The Ministry of Commerce (MOC) of the People’s Republic of China has affirmed that US fibre-optic manufacturer Corning did not ‘dump’ standard single-mode optical fibre into the Chinese market.
The MOC’s final determination concluded that Corning had not dumped standard single-mode optical fibre into the Chinese market since the margin between its home country pricing and its pricing into China was less than the statutory de minimis threshold.
The government ministry thereby eliminated its preliminary determination (in effect since June 16, 2004) of a 16% dumping margin which means that no dumping margin will be applied against Corning imports, effective immediately.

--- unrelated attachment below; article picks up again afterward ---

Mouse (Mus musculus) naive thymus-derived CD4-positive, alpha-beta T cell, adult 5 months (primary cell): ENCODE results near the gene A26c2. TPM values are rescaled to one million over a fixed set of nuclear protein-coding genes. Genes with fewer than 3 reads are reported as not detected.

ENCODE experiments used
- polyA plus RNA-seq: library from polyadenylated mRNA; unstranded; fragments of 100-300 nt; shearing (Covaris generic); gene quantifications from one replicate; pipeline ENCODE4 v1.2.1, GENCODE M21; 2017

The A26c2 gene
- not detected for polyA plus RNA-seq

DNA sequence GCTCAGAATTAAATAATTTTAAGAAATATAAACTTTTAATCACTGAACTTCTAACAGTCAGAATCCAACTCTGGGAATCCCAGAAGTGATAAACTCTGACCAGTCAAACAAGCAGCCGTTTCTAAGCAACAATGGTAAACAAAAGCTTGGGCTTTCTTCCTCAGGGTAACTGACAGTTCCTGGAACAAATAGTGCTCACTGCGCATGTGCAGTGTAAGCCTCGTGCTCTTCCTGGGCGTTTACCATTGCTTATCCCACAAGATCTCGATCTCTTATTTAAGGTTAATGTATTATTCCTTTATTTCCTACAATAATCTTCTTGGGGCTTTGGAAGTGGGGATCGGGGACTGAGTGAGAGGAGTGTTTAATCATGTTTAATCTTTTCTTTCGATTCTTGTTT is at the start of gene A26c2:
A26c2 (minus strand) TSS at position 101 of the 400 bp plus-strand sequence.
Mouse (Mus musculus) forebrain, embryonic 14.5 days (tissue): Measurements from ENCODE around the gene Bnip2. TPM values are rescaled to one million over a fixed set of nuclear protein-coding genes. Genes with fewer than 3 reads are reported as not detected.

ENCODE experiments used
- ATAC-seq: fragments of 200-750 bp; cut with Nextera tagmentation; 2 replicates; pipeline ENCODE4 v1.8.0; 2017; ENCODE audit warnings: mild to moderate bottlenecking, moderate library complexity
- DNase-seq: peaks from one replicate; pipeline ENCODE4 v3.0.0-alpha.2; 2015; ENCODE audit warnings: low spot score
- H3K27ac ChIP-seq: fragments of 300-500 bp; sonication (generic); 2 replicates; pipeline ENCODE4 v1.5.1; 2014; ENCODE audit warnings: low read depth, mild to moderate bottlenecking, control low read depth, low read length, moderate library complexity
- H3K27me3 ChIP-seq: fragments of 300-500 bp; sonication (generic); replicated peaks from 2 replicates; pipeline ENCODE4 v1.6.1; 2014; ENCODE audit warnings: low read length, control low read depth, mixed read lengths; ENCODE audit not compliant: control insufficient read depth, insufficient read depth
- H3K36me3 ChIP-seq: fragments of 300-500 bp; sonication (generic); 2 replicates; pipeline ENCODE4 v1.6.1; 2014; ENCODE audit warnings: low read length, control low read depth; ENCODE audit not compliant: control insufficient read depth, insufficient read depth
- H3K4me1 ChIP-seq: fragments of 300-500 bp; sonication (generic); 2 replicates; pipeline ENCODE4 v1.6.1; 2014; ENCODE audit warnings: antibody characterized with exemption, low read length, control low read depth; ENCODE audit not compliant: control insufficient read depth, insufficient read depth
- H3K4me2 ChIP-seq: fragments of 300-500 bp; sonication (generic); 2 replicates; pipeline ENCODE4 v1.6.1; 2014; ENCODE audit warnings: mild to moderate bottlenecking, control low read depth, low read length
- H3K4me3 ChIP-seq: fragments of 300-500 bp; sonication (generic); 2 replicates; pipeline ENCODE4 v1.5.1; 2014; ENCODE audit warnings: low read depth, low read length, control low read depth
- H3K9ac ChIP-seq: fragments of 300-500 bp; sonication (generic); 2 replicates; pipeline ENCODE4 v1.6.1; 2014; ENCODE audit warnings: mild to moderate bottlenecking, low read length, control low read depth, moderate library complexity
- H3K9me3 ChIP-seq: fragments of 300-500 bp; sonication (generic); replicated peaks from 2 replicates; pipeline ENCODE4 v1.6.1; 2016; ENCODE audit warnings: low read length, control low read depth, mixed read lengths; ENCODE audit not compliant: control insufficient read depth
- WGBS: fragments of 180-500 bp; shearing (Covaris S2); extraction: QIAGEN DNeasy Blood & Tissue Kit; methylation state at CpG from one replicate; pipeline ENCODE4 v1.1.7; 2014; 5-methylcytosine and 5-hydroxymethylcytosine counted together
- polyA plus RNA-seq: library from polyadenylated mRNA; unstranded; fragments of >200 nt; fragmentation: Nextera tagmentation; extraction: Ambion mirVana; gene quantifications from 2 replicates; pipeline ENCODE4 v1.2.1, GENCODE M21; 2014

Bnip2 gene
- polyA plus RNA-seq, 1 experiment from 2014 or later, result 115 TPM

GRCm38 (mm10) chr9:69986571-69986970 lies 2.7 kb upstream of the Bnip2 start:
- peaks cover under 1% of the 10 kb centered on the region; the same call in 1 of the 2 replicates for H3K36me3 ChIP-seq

China’s MOC also ruled that optical fibre imports from the United States, Korea and Japan collectively caused injury to the domestic Chinese fiber industry. As a consequence of this injury finding, individual dumping margins have been assigned to the specific companies from these countries found guilty of dumping optical fibre by the Chinese MOC. However, in Corning’s case, no dumping margin was found.
China’s MOC initiated its anti-dumping investigation on July 1, 2003 against certain standard single-mode optical fibre products originating from the United States, Japan and Korea, alleging that foreign products were being imported and sold at lower prices than the market conditions justified, and that Chinese domestic producers were injured as a result.
The investigation was based on a complaint filed by two Chinese fibre manufacturers against several optical fibre producers.